Operating continually for over 180 years, Glenfarclas is one of the big players in Speyside, its six stills (3 wash, 3 spirit) are the largest in the region with a capacity of 3.5 million liters per year. Even more impressive is, in a time of proliferating No Age Statement malts, this distillery has an extremely wide range of age statement whiskies in constant production. While they have a few older bottlings like a 25, 30 and 40 year, they also have many younger offerings like 10, 12, 15, 17 and 21 year whiskies that are, relatively speaking, very affordable. This expression, like many Glenfarclas malts, is aged exclusively in ex-sherry casks.
Though the village of Craigellachie may be more famous as the home of The Macallan, as well as the confluence of the rivers Spey and Fiddich, it is also home to the Craigellachie Distillery. It has generally flown under the whisky radar due to the fact that its output has always gone into blends, specifically Dewar’s (the distillery is owned by Bicardi but managed directly by Dewar & Sons). Thankfully, a few single malt expressions have been put out as part of Dewar’s Last Great Malts series, which focuses on new expressions and malts never released before. Aside from being uncompromising in taste, the distillery is also known for the use of the unique worm tubs, a call back to an earlier time in whisky production.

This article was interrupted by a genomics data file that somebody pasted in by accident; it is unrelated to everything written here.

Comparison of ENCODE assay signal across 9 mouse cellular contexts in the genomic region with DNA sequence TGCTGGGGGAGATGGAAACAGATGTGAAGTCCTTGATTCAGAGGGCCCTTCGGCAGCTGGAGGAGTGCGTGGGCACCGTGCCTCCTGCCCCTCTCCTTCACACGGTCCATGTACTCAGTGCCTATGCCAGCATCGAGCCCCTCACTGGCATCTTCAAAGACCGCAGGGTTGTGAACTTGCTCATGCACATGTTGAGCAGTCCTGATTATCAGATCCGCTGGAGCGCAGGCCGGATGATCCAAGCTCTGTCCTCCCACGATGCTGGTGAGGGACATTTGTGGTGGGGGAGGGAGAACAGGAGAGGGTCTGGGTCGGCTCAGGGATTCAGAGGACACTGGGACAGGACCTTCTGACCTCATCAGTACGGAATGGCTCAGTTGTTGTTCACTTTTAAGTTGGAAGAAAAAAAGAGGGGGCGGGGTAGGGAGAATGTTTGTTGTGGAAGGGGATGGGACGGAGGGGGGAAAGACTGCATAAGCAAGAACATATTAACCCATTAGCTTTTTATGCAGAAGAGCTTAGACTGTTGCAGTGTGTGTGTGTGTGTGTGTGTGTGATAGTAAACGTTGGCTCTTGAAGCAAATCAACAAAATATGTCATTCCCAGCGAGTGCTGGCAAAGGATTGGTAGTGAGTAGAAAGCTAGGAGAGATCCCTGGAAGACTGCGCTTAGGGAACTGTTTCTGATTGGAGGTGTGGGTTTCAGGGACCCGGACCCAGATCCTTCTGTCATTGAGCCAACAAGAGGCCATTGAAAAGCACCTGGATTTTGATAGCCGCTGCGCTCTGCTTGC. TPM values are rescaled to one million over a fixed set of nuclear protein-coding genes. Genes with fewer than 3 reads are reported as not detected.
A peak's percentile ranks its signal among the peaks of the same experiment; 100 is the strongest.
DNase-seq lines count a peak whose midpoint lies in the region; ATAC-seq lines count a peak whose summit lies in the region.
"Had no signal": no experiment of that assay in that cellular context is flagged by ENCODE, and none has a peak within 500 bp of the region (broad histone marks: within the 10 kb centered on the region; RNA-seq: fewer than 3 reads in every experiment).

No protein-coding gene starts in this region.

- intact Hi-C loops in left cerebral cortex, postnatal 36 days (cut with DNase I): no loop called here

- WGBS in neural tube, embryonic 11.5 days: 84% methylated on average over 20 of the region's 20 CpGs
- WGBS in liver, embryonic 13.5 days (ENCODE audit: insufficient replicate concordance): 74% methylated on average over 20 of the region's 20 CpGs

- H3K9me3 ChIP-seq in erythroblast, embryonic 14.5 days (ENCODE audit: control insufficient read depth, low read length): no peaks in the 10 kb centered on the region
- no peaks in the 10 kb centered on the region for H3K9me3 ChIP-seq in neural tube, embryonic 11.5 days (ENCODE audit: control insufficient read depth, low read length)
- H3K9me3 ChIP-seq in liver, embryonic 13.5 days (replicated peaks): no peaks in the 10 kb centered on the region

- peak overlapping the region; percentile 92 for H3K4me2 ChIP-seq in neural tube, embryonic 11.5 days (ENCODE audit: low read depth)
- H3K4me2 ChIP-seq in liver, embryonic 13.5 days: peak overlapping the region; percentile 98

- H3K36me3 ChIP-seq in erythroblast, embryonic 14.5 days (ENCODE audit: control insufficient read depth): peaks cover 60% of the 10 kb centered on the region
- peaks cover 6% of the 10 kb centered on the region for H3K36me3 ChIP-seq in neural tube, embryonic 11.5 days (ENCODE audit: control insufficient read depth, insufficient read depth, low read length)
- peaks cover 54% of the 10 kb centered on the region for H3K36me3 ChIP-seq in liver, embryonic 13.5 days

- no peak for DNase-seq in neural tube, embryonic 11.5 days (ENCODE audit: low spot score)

Tamdhu makes no bones about tapping into the Scottish ingenuity found prominently in the Enlightenment. Built in 1898 by a consortium of Scottish whisky traders, the distillery lays along the River Spey with the stated aim of producing the finest whisky possible. At least until it closed in 2010. With a resurgence of whisky in full swing, however, the site didn’t remain stagnant for long and was purchased in 2011 by Ian Macleod Distillers to be reborn in 2013 with the same Can-Dhu spirit (trust us, they make use of this wordplay too). Being so new, in a sense, the distillery only has three main offerings, with this 10 year being the flagship.